At the beginning of Shakespeare's play Othello, we learn that Roderigo had courted Desdemona. Roderigo is an aristocrat and a Venetian. But these are his only two qualifications as a potential husband for Desdemona.
Roderigo is a dupe, a fool, a bungler. He is in no way equal to Desdemona in intelligence. He is easily manipulated by Iago:
"Thus do I ever make my fool my purse."
He is unable to hold his own against Cassio, who beats him up soundly in Act 2; his attempt to murder Cassio fails in Act 5.
Roderigo pursues Desdemona in a stalker-like way. Even after she has married someone else, Roderigo will not let her go, but with Iago's seeming help tries to break up the marriage. Later when Iago convinces him that Desdemona is in love with Cassio while still being married to Othello, Roderigo incredibly still thinks he can win Desdemona's love. Despite all indications to the contrary, Roderigo thinks he has a chance with Desdemona. Roderigo's infatuation/obsession can hardly be called love.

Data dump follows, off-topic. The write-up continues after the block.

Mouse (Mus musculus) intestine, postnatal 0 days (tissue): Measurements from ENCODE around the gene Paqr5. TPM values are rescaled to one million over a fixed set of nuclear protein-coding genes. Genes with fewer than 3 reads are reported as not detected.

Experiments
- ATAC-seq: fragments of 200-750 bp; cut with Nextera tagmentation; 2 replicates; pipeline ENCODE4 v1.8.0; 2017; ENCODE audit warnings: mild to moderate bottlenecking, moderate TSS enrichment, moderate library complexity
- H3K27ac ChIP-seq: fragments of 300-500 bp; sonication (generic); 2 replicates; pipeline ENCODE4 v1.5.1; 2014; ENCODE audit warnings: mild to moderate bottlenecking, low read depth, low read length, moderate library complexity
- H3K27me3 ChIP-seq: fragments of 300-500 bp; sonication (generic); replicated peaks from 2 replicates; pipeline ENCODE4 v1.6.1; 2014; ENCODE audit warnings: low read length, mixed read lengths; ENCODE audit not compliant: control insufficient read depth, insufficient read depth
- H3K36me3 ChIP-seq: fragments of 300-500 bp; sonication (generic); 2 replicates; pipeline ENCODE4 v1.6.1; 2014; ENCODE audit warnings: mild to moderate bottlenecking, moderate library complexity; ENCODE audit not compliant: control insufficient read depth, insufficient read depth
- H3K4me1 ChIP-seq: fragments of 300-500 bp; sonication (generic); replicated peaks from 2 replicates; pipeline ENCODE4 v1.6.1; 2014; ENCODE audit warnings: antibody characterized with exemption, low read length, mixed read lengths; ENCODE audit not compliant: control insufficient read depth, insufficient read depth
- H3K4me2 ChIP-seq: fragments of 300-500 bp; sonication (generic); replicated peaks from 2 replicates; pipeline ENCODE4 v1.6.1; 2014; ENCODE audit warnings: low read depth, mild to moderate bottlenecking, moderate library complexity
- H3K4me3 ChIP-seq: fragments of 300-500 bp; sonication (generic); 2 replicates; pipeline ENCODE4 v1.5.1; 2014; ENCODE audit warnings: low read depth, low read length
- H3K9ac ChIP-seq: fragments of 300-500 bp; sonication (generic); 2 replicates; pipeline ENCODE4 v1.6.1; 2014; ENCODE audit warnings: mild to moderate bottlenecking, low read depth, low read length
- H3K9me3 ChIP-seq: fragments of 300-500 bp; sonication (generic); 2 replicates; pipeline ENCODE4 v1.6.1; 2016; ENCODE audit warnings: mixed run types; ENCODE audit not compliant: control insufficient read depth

Early in the play, we learn that Brabantio had declined to entertain Roderigo as a suitor for Desdemona:
"My daughter is not for thee."
Brabantio is right. Roderigo is not intelligent enough, brave enough, or moral enough for the almost angelic Desdemona. No, Desdemona chose correctly. Othello is brave, noble, honorable, respected, smart. Unfortunately he is also trusting and passionate. It is these traits that Iago uses to turn what is a beautiful relationship into a tragic one. Even Iago admits that without Iago's interference, Othello would prove to be a "most dear husband" to Desdemona.